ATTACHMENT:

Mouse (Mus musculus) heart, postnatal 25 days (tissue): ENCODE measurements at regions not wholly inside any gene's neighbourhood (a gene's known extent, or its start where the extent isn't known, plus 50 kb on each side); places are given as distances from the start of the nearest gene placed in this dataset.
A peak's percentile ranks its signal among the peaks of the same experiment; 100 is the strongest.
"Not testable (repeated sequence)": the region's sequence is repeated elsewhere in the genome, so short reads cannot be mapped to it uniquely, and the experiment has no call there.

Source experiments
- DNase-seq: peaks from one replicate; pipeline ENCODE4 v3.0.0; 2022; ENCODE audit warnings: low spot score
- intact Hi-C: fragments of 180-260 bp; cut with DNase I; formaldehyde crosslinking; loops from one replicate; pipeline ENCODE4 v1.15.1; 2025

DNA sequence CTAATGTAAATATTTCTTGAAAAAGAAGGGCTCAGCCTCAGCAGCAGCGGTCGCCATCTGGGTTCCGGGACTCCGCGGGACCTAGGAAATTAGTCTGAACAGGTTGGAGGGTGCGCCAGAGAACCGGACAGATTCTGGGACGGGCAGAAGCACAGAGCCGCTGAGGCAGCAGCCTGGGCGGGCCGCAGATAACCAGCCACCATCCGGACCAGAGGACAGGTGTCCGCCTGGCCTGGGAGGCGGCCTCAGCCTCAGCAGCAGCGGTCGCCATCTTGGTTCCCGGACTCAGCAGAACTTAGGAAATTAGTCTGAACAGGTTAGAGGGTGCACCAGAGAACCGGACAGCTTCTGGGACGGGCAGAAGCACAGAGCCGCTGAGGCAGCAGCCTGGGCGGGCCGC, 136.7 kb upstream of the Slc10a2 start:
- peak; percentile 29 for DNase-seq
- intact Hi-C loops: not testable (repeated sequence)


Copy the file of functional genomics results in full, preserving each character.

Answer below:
Mouse (Mus musculus) heart, postnatal 25 days (tissue): ENCODE measurements at regions not wholly inside any gene's neighbourhood (a gene's known extent, or its start where the extent isn't known, plus 50 kb on each side); places are given as distances from the start of the nearest gene placed in this dataset.
A peak's percentile ranks its signal among the peaks of the same experiment; 100 is the strongest.
"Not testable (repeated sequence)": the region's sequence is repeated elsewhere in the genome, so short reads cannot be mapped to it uniquely, and the experiment has no call there.

Source experiments
- DNase-seq: peaks from one replicate; pipeline ENCODE4 v3.0.0; 2022; ENCODE audit warnings: low spot score
- intact Hi-C: fragments of 180-260 bp; cut with DNase I; formaldehyde crosslinking; loops from one replicate; pipeline ENCODE4 v1.15.1; 2025

DNA sequence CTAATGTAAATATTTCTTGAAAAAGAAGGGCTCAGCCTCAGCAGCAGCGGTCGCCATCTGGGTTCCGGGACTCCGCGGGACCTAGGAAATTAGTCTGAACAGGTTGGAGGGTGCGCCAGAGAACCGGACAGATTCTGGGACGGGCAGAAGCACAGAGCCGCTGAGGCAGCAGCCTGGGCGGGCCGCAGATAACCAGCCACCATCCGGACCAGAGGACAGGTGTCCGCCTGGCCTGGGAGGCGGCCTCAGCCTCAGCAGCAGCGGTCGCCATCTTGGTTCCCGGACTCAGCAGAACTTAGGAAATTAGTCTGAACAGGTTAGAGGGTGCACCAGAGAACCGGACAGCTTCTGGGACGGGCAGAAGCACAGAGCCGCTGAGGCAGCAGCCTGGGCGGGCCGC, 136.7 kb upstream of the Slc10a2 start:
- peak; percentile 29 for DNase-seq
- intact Hi-C loops: not testable (repeated sequence)